- Vivian Hendriksz |
When did the general public fall out of love with Marks & Spencer? Once known for both its outstanding fashion and food offering, the British department store once prestigious image seems to losing its shine. For years now, UK’s beloved high street department store group has been working against the swing of the fashion wheel to boost its slipping fashion sales as the arrival of fast-fashion giants such as H&M, Zara and New Look began taking away its market share. Now, with its food sales slipping as well, M&S may need to undertake larger measures to stem the tide. But now the question remains which area should M&S be focusing on - Food or Fashion? FashionUnited takes a closer look at both sectors and their sales, overall impact and market share.
In terms of market value, Marks & Spencer has seen an average yearly growth rate of 11 percent. For the financial year 2014/2015, M&S reported a group profit of 10.3 billion pounds. For the same year, M&S reported fashion revenues for the UK of approximately 3.5 billion pounds, which is over 88.5 percent of its UK General Merchandising sales total of 4 billion pounds. However, food sales in UK where just over 5.2 billion pounds in the same year. This means that in value, 51 percent of the total revenue is coming from M&S’s UK food sales, whereas only 34 percent comes from fashion. Interestingly enough, M&S has nearly double the amount of fashion products for sale (12,300) in comparison to food products (6,400) in its catalogue. However, its food sales remain 1.5 times higher than fashion sales, which makes food the clear winner over fashion when it comes to UK revenues for M&S.
M&S food division triumphs fashion in terms of UK revenues
Looking back at M&S revenue growth, it also becomes apparent that food wins over fashion. In 2015 revenue growth on foods reported an increase of 3.4 percent, in comparison to fashion sales which decreased 2.5 percent. Over the past four years, M&S has seen an average decline of 1.7 percent in fashion sales from 3.8 billion pounds in 2010/2011 to 3.5 billion pounds in 2014/2015. This means that M&S’s UK fashion sales have dropped 6.7 percent over the past five years. M&S’s food sales on the other hand have shown a rapid growth over the same period. Food sales grew 3.4 percent in the last year, averaging a growth of 3.9 percent over the past four years. M&S’s food revenue has increased 16 percent from 4.5 billion pounds in 2010/2011 to 5.2 billion pounds in 2014/2015, suggesting once more than food remains a top contender for M&S in terms of revenue.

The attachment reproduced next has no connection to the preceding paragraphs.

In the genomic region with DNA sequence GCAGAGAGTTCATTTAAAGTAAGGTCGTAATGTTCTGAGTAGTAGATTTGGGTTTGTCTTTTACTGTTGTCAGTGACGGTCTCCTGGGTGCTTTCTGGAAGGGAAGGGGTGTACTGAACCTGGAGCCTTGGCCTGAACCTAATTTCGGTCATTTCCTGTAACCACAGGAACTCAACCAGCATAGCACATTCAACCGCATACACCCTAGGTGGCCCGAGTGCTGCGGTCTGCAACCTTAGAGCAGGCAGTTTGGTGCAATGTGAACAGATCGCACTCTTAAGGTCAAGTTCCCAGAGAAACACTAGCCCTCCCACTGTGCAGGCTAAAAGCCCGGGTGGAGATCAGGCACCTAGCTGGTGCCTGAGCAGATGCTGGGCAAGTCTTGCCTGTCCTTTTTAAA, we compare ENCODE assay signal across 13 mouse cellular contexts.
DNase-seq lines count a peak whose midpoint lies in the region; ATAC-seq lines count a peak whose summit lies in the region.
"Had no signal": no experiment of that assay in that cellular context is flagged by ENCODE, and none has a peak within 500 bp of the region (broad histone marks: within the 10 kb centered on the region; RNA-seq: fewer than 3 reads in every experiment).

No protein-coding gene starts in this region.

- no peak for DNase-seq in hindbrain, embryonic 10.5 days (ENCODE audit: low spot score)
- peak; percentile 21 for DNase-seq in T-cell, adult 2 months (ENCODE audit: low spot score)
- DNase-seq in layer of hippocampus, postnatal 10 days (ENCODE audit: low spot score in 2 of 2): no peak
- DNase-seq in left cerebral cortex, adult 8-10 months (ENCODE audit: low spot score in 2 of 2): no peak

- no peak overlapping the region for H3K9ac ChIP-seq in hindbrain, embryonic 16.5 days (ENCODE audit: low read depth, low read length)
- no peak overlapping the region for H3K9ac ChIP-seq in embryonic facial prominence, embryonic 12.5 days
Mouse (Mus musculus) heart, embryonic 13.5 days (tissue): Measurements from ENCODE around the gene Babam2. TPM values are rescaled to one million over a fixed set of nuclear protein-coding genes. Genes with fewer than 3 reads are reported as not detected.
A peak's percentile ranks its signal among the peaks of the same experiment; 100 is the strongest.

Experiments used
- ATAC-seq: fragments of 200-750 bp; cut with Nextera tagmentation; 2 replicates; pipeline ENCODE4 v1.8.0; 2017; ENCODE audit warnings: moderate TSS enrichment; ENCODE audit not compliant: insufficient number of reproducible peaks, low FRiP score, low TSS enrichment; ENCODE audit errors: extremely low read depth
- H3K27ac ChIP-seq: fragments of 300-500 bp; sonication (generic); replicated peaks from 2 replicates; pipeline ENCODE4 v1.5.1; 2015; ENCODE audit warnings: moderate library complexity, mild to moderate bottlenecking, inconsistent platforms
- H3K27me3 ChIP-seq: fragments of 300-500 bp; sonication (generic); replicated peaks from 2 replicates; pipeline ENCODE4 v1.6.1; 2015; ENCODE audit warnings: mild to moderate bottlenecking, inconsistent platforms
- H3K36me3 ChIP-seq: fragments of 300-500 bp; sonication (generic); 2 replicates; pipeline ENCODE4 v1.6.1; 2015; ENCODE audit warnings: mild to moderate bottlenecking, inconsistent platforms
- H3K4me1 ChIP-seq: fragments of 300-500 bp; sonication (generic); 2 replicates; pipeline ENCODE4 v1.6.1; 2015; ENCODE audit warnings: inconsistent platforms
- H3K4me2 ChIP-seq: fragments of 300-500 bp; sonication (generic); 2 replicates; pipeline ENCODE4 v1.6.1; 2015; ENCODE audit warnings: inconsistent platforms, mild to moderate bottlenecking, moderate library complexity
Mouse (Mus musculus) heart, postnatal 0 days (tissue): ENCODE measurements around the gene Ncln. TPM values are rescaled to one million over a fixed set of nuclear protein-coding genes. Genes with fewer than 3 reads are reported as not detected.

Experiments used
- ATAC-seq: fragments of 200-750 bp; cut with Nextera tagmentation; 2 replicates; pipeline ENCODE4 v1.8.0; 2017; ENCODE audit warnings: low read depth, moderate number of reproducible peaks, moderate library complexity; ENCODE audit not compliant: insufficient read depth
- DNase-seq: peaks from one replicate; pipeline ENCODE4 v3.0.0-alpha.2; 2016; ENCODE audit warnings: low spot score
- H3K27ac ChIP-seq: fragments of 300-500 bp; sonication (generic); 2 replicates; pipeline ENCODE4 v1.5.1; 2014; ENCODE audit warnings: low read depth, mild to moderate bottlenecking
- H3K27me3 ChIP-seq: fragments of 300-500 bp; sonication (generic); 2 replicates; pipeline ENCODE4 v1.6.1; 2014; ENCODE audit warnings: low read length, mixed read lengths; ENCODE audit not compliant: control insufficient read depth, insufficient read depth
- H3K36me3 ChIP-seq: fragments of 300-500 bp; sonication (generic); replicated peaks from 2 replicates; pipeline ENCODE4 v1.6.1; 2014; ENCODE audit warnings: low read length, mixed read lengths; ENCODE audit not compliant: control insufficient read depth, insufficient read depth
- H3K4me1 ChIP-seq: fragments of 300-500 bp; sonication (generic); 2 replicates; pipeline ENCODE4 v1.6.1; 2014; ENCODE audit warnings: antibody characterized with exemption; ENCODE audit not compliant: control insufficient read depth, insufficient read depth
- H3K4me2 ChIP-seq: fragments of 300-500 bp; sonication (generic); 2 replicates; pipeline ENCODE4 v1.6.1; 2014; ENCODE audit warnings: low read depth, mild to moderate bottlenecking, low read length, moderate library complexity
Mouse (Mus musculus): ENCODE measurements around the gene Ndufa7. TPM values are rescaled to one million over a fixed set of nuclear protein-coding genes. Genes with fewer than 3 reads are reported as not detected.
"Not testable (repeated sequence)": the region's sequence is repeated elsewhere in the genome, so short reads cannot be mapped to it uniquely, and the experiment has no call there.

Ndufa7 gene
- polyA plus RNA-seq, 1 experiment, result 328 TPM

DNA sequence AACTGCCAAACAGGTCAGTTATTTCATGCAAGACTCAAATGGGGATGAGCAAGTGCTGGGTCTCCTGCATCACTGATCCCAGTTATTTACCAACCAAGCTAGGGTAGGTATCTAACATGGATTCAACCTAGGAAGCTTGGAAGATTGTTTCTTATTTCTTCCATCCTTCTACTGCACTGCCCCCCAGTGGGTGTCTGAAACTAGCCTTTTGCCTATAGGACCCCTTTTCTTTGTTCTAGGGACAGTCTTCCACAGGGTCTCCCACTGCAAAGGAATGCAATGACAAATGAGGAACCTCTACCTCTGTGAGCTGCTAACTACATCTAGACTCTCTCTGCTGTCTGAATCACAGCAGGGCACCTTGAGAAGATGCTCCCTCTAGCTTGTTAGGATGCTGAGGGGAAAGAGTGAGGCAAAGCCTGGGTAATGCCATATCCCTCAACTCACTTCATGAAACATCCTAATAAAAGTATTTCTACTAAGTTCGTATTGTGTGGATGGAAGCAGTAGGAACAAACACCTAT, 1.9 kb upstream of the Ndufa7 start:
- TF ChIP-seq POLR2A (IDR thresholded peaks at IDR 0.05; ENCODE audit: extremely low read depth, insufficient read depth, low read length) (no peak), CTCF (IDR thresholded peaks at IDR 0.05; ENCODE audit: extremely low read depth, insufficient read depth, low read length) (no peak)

However, looking at the current market share of both M&S fashion and food categories suggests that fashion could be winner this time around. M&S currently accounts for 9 percent of the total of UK women’s wear fashion sales and an impressive 26.3 percent of the total of UK lingerie sales, as one of the UK’s leading lingerie brands. In addition, M&S also accounts for 10.8 percent of the total of UK’s men’s wear sales and 5.9 percent of the UK total children’s wear sales. This complete market share in value means that M&S has an impressive market share within the UK fashion market. In comparison, M&S food division currently accounts for 4.1 percent of all food sales in the UK, a mere fraction compared to the market share of its fashion sales. This makes M&S fashion category the victor in terms of market share.
M&S fashion sector takes the cake with its UK market share
But, is fashion still the winner in terms of market share growth? Looking back to early 2011, M&S women’s wear sales in the UK has a market share of 10.8 percent, which means it has declined by 1.8 percent over the past four years. The high street store also saw a slight dip in the market share of its lingerie, which dropped 0.8 percent in the last four years from 27.1 percent in 2011. Men’s wear and children’s wear also reported similar decreases of 0.7 percent respectively. However, M&S seems to be on the rise when it comes to the market share of its food division, as it is on the up for its revenue growth. M&S food section accounted for 3.8 percent of the market share in 2011 and has increased 0.3 percent in 2015 to 4.1 percent.